Former Vice-President Mike Pence plans to invoke the Speech or Debate Clause as justification for challenging a subpoena issued by Special Counsel Jack Smith in his investigation of former President Donald Trump’s efforts to overturn the 2020 election. Pence’s claim to immunity from the subpoena shines a spotlight on an important but largely inconspicuous constitutional provision. Article I, section 6 protects “Senators and Representatives” from arrest “for any Speech or Debate in either House,” and stipulates that “they shall not be questioned in any other Place.”
Pence argues that when he performed his constitutional duty to preside over the certification of Electoral College votes on January 6, 2021, he was acting in his capacity as President of the Senate and thus enjoyed protection under the Speech or Debate Clause. Pence believes he cannot be compelled to testify before a grand jury on matters relevant to Trump’s scheme to derail the peaceful transition of power to President Joe Biden.
Pence’s claim is ironic and dubious. Recall that he enthusiastically embraced, as a member of the executive branch, Trump’s assertion of “executive privilege” to prevent his testimony before the January 6 congressional committee. Now, he asserts that his January 6 role of opening envelopes and counting votes, which he has described as purely ministerial and devoid of discretion, was “legislative” in nature. Questions abound. What is the purpose of the Speech or Debate Clause? Does it clothe the vice-president with protection afforded elected members of the House and Senate?
The Speech or Debate Clause was enshrined in the Constitution as a means of enabling congressional representatives to fulfill their public duties. Justice Joseph Story, writing in his magisterial three volume work, Commentaries on the Constitution (1833), provided the rationale: “When a representative is withdrawn from his seat by a summons, the people, whom he represents, lose their voice in debate and vote, as they do in his voluntary absence. When a senator is withdrawn by summons, his state loses half its voice in debate and vote, as it does in his voluntary absence. The enormous disparity of the evil admits of no comparison.”
The importance of the Speech or Debate Clause, which Justice Story and other writers contemporaneous with the framing of the Constitution characterized as “vital” to the exercise of every other power and duty vested in Congress, may be glimpsed in its enduring usage across the centuries, plumbing the depths of English legal history. The privilege from arrest while traveling to and from Parliament, and protection against being “questioned” in any “other place” for a speech made during a legislative session, was viewed by the founders as an “immemorial right.” These ancient privileges were secured in The English Bill of Rights in 1689, applied to members of the Continental Congress and appeared almost verbatim in the Articles of Confederation and early state constitutions. They were universally admired principles.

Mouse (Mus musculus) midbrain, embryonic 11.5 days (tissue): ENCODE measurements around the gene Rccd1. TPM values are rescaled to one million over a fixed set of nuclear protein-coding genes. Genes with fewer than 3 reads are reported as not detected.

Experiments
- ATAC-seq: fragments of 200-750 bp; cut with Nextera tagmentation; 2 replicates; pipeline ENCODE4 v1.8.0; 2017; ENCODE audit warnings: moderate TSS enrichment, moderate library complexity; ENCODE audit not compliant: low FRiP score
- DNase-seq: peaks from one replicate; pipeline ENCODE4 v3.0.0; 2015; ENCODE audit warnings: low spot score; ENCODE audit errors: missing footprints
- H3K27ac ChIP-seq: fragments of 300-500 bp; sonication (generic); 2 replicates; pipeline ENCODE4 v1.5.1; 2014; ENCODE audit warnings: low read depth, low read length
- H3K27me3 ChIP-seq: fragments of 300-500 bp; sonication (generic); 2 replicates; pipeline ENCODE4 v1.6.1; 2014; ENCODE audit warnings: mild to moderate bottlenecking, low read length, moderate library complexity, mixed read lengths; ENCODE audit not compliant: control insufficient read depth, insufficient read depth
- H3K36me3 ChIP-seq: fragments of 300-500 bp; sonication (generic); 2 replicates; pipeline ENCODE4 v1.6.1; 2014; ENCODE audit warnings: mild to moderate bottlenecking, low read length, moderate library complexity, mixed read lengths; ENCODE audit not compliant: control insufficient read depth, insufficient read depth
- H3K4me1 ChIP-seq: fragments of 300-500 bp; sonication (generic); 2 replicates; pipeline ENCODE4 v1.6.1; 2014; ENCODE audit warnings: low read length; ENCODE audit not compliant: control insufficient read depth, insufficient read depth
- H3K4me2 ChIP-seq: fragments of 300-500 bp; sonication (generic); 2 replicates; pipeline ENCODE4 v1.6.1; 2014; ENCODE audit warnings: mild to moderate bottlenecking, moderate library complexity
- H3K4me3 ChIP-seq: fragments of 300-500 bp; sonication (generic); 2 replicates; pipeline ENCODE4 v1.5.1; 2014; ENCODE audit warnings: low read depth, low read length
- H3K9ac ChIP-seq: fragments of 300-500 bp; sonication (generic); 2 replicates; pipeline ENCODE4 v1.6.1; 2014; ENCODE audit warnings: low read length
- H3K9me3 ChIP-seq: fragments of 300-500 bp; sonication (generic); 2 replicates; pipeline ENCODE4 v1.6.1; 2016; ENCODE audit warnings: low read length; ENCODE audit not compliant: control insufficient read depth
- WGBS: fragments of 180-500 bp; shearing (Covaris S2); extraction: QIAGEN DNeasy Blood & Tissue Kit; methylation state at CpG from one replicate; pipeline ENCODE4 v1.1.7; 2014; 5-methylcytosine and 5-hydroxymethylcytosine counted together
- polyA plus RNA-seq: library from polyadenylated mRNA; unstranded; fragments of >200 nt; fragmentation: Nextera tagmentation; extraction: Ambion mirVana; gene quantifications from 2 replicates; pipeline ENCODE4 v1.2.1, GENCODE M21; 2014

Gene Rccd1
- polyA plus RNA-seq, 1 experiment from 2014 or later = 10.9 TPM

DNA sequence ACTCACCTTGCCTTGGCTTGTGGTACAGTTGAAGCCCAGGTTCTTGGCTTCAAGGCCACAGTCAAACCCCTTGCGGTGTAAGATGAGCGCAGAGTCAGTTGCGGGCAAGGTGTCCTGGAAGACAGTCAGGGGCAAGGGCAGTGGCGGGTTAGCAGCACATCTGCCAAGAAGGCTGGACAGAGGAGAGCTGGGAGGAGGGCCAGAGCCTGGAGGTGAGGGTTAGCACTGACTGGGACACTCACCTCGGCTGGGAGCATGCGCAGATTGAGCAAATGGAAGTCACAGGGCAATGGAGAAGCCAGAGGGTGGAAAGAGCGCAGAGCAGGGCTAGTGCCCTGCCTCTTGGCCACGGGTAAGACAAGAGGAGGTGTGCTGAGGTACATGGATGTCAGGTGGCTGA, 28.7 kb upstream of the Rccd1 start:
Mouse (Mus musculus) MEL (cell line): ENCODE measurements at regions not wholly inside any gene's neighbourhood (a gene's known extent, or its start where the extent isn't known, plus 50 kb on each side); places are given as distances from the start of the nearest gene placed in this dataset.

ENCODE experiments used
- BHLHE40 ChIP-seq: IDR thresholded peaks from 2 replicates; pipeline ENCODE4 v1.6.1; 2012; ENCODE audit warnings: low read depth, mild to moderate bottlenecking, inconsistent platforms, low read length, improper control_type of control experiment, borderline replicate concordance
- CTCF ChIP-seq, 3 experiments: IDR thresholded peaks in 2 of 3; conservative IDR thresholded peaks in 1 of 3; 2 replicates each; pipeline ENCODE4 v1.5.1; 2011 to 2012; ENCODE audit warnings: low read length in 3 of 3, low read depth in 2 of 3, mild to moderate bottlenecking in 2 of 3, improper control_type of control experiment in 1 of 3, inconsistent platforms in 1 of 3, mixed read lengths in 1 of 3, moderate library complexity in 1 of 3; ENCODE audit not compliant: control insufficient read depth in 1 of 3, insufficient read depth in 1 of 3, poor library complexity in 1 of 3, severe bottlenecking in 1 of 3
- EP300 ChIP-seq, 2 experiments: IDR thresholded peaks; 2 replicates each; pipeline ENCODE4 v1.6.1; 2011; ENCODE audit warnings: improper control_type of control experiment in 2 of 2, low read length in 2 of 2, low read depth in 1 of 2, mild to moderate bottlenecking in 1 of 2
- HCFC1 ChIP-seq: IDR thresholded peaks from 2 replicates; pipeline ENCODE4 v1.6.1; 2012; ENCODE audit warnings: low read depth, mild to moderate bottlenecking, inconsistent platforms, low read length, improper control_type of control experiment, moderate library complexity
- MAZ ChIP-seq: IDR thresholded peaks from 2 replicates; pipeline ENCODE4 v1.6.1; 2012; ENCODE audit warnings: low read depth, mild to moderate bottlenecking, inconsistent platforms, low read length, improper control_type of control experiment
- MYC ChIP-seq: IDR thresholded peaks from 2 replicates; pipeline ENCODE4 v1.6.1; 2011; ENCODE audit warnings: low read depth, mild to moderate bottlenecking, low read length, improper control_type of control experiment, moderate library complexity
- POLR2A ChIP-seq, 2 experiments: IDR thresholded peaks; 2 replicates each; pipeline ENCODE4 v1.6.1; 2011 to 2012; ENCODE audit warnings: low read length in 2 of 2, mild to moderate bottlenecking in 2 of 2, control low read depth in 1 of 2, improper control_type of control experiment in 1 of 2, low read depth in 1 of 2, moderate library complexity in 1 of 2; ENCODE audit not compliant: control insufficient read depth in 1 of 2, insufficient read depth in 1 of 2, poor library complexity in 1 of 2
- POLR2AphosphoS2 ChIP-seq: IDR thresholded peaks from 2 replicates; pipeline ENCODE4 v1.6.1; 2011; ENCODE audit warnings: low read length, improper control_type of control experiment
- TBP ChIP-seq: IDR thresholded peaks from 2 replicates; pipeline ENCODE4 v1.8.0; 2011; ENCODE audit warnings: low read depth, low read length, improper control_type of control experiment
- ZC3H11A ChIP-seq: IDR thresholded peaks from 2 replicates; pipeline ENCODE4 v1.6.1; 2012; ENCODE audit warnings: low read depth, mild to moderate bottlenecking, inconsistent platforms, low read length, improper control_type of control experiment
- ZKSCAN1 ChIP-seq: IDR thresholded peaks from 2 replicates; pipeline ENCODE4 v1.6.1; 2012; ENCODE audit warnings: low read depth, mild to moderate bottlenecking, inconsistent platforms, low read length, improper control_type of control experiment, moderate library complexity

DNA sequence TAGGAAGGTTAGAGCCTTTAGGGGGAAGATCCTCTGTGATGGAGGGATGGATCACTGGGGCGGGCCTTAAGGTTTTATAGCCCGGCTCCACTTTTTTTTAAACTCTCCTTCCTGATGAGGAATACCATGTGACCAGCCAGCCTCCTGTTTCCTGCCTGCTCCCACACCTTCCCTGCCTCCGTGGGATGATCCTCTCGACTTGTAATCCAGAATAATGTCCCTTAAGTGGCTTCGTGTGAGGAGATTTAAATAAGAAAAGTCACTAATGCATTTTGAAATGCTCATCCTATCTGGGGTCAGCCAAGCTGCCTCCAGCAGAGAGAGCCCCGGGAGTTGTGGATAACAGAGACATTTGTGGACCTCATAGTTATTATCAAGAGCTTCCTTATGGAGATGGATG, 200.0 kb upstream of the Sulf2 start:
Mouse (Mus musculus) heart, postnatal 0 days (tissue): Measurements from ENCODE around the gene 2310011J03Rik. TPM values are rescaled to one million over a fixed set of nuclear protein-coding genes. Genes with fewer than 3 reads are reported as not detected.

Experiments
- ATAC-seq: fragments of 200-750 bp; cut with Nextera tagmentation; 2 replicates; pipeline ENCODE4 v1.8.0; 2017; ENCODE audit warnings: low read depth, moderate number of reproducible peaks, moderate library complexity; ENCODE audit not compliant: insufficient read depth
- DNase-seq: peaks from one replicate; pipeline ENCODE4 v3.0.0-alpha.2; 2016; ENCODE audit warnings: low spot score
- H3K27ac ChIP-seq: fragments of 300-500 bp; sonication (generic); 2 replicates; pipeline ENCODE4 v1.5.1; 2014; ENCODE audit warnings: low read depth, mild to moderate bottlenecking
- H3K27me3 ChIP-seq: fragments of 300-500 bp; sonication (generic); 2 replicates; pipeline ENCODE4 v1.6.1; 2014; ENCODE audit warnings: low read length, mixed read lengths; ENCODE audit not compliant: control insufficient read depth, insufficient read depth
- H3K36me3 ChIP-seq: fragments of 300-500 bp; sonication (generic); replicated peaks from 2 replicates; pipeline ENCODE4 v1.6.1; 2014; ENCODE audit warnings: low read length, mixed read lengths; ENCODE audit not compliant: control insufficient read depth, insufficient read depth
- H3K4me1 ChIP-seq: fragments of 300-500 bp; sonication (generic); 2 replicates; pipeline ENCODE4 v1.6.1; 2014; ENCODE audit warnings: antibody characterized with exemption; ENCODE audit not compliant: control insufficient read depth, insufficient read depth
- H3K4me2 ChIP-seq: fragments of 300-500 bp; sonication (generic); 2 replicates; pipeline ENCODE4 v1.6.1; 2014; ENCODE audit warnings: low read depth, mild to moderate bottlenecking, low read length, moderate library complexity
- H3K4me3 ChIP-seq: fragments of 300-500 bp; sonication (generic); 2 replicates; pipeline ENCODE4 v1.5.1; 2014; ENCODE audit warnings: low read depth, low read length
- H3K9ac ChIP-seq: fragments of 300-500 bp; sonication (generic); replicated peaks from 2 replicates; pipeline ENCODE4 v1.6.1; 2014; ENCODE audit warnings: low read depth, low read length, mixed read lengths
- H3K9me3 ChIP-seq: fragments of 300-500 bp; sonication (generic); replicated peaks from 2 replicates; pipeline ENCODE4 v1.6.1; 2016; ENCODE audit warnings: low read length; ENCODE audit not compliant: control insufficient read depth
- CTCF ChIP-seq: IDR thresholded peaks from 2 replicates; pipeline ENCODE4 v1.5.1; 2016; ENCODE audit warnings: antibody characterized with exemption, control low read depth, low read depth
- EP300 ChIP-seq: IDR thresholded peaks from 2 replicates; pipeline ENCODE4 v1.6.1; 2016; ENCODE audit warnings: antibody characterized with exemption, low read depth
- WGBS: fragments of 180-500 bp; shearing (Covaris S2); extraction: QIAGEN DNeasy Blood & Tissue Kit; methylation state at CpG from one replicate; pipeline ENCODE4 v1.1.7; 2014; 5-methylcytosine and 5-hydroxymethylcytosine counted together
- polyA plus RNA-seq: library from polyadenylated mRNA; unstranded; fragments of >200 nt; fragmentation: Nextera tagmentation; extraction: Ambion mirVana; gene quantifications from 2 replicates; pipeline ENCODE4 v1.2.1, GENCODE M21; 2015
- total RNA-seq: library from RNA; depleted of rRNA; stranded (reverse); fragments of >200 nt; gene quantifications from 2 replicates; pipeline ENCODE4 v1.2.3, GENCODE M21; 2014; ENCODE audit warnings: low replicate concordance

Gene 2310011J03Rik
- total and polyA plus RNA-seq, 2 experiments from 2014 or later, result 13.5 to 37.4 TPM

The historic and universal admiration of these principles, however, doesn’t mean that former Vice-President Pence will be successful in his assertion of the Speech or Debate Clause to defy a subpoena to require his testimony before a grand jury assembled by the Department of Justice. There is, first of all, his own confusion about which branch of government the vice-president serves when presiding, by virtue of Article I, section 3, clause 4, as president of the Senate, a post which imposes as its sole duty, breaking tie votes and making parliamentary rulings.
Pence, it is familiar, has claimed residence in both branches, as a means of protecting him from what most Americans would require as a “duty” to testify about crimes committed on January 6, that he witnessed. To assert executive privilege to refuse to appear before the January 6 Committee, as Pence did, is to present himself as a member of the executive branch.
That argument undercuts Pence’s claim to protection under the Speech or Debate Clause. The provision was designed to encourage and protect full participation in the debates of the legislature. The vice-president as president of the Senate, as Pence has stated, plays only a “ministerial” role. The vice-president is not an integral part of the Senate’s legislative functions. The vice-president is not elected by the Senate, as are all other leaders in the upper chamber, and does not participate in debates.
Another way of looking at the vice-president’s status as president of the Senate is through the lens of impeachment. A Senator is not a “civil officer” within the meaning of the Impeachment Clause, but the vice-president is and, consequently, may be impeached and removed from office. In addition, members of the Senate may be removed from the body, under the Expulsion Clause—Article I, section 5, clause 2—but the vice-president is immune from expulsion. At all events, the Senate, not surprisingly, has not assigned much power to an officer not responsible to it.
In the end, as Alexander Hamilton explained it, the vice-president’s role as president of the Senate, was required in order to avoid deadlock. Moreover, a state would be underrepresented if one of its two Senators relinquished his seat to chair the sessions. The origins and practice of the Speech or Debate Clause lend no support to Pence’s effort to find refuge in it.
David Adler is president of The Alturas Institute, created to advance American Democracy through promotion of the Constitution, civic education, equal protection and gender equality. He has lectured nationally and internationally on the Constitution and the Bill of Rights. His scholarly writings have been quoted by the US Supreme Court, lower federal courts and by both Republicans and Democrats in Congress.